I seriously thought narcissists were just full of themselves and vain. I thought sociopaths were suave and intriguing criminals.  Again, romanticized versions. After reading some basic articles, I now understand what they are, how they work and that they don’t need to be particularly smart, attractive or worldly.  I understand why they run from responsibility and how to, in a business like fashion deal with them legally.   I even understand the difference between a narcissist and a sociopath.  And this is why I believe that psychology needs to be taught in a relatable way to teens so this thinking becomes engrained in our minds when we evaluate potential partners. Preventive thinking is always preferred to post damage repair.  Having a basic understanding of these beings would allow us to read and interpret that well known 'writing on the wall.'  Having a practical understanding of these personalty types and their methods is as important as understanding that you don’t use a hairdryer while soaking in a tub because you will be electrocuted. 

If we understood basics about these personalty disorders, they would just have to destroy each others’ lives since we would all be informed and would avoid them.  Sociopaths would have to date sociopaths and other similar beings.  And that too is happening these days when they have been found out and have to jump to the next ship.  It is often another sociopath or narcissist  that will match up with them in the same short time that they need to match up before the truth is found out.

Understanding what a sociopath is also empowers the subject of such a being to take care of the ‘post mess’ because they will understand better what these sociopaths fear (yes, they do fear) and how to introduce accountability into the sociopaths life (again, not dealing with Mads Mikkelsen here).  The articles I've read help do that.  Since they don't feel and they don't understand accountability or decency, they need to be dealt with in other ways.  

How psychology is  taught to a teenager is important so that it’s relatable and they will process and remember the new knowledge. With the right knowledge they can,  distinguish between ‘someone who is into you’ vs. a sociopath.  As with anything, the right type of education will prevent years wasted and hurt that results from it.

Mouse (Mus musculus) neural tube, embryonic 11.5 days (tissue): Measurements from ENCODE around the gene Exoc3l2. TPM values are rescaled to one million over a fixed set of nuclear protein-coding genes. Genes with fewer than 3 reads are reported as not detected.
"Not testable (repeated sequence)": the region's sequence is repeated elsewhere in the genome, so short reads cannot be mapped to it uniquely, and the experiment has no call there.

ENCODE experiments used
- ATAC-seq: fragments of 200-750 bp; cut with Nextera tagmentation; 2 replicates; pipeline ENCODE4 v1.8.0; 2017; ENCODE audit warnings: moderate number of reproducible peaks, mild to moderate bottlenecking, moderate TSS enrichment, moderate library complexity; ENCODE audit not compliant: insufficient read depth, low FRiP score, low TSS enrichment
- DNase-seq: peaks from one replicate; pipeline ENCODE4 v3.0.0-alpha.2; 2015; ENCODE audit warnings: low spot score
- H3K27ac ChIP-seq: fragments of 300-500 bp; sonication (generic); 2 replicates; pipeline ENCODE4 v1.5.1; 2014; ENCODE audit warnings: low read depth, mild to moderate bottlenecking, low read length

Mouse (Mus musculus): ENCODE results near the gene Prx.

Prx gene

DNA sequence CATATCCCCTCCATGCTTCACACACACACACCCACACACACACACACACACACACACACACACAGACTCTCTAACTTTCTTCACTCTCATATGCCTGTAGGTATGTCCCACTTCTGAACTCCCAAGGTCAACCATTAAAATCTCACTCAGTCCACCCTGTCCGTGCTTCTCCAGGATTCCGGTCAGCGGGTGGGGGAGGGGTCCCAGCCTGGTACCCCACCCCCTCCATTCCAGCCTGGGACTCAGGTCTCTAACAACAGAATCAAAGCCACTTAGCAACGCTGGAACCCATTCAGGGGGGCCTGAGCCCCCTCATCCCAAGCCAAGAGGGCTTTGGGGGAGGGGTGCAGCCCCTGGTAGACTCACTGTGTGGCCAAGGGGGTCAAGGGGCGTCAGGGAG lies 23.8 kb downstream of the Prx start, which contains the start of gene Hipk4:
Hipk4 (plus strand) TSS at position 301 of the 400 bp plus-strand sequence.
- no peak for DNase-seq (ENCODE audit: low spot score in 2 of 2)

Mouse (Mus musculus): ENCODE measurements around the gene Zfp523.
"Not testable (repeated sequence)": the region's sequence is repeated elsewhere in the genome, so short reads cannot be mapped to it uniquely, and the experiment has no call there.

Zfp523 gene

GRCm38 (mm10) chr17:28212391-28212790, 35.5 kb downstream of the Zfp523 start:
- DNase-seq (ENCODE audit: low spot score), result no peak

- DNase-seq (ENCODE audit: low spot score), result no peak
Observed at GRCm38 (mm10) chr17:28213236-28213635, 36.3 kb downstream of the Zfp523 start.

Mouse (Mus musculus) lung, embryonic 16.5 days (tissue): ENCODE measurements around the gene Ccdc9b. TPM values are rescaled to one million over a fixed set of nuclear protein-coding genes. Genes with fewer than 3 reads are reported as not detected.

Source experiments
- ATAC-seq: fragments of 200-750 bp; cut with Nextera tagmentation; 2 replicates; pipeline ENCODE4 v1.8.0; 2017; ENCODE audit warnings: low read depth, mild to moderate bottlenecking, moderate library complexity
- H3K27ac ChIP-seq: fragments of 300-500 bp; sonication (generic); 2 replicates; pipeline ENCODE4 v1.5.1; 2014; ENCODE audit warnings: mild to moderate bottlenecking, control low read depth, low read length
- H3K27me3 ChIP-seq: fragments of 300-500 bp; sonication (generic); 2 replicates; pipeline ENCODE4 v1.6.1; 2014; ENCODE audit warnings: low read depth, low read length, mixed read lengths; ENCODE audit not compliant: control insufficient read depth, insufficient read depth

Not your garden variety sociopath.   We're not even sure what he truly is, other than very entertaining and cultured, and at times he exhibits authentic empathy.

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Sunday, March 6, 2016


Chris Brown "Loyal" cover

Today on the news, I heard that Nancy Reagan passed away and she was fiercely loyal to her husband Ronald Reagan.

My first reaction was, why is this attribute of her personalty called out on the news?  Is there any other way to be in a relationship?  Shouldn’t you be fiercely loyal to your loved ones, your significant other, your children and to some good friends? 

But unfortunately I know that loyalty, like many other noble traits, is on its way out.  As the art of letter writing, cooking, and some others are fading, so is the attribute of loyalty.

People love to watch cooking shows, yet they don’t cook.  People claim they thrive on friendships and social connections, yet many just have party buddies or acquaintances.   Loyalty should be a key attribute of a true friendship.

"Cooking and writing should not only be spectator sports," I stated in Cooking Writing and Surviving. Instead, they are necessary components of surviving. Relationships with your friends and partners are also spectator sports in this age of brokered personal services that are facilitated by great apps and websites.  Need some extra cash?  Rent your home out on AirBnB.  But your home may no longer feel like a home anymore. It is now a brokered asset.  You can rent all types of services these days. Who needs a real home, friendship or relationship? A service has a clear beginning and ending date,  and terms.  

The fading concepts of character and loyalty have lately become a question for me.  As I recently started writing a book, I’ve been struggling  with how much ‘character’ to put into my characters.  Sadly, too much character for your character is unrealistic.  If they are loyal they will be labelled as lovesick, not independent and are subservient. Characters have to be ‘realistic.’  What is realistic these days? Characters need to be politically correct.  They really shouldn’t be loyal because then they are pathetic.  Also, integrity should be wavering depending on what advances their mission. The character shouldn’t be loyal to their significant other; no they should move on fast and have no ties. The friends shouldn’t be loyal because then they are picking sides and all should be a big democracy.  No, loyalty is really a mafia trait, “don’t mess with the family.”   But in real life, you can mess with anyone, and if you aren’t in the mafia, life goes on.  Flexibility, agility and political correctness, even in personal friendships, is the way to go.  After thinking this through, I don’t even want to write a book filled with such hollow characters, nor do I really want to know such people.

At least the word loyal is still defined in the Merriam-Webster dictionary:

unswerving in allegiance: as
a :  faithful in allegiance to one's lawful sovereign or government
b :  faithful to a private person to whom fidelity is due
c :  faithful to a cause, ideal, custom, institution, or product

I better write that book quick, before this word, like many others, disappears.  Now trying googling the word loyal and see what the top hit is  And yes, he’s right.